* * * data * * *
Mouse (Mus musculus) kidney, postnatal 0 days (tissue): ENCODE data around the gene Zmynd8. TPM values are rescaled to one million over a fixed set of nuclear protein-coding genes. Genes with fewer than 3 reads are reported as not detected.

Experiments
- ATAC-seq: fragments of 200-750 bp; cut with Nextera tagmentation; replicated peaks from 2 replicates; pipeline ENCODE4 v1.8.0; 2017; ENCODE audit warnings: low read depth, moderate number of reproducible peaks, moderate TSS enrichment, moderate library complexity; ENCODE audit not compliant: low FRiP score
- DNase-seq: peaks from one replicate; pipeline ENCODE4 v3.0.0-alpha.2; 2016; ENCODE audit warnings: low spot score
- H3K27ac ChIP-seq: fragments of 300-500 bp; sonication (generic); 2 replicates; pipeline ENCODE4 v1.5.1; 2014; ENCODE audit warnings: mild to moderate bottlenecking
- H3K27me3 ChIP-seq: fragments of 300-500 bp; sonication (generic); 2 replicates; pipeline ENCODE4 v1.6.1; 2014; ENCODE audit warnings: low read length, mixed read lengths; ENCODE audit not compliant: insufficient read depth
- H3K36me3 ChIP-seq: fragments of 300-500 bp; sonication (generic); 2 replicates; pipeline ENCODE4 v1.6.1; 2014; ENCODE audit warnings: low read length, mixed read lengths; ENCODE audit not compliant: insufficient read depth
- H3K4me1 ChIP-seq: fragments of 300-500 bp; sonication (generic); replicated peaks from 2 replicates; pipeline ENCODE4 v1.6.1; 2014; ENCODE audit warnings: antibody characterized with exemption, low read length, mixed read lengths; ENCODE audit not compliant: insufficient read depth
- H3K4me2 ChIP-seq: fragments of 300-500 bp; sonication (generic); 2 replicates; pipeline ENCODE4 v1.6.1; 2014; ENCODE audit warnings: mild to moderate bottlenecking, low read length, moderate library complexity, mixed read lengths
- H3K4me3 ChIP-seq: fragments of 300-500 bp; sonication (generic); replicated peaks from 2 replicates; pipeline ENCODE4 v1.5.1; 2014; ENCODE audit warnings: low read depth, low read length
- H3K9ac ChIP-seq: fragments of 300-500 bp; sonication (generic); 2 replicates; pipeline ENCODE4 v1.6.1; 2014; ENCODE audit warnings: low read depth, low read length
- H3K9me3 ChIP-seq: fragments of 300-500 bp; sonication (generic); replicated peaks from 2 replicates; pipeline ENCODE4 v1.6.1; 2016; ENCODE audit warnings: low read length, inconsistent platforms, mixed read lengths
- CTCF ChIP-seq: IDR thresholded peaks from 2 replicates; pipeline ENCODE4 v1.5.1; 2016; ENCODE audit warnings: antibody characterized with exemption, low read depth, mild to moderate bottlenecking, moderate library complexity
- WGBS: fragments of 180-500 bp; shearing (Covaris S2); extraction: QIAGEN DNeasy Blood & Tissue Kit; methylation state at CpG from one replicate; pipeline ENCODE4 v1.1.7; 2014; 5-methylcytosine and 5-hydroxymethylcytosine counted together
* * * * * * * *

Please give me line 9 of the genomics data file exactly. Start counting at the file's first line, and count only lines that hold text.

- H3K4me2 ChIP-seq: fragments of 300-500 bp; sonication (generic); 2 replicates; pipeline ENCODE4 v1.6.1; 2014; ENCODE audit warnings: mild to moderate bottlenecking, low read length, moderate library complexity, mixed read lengths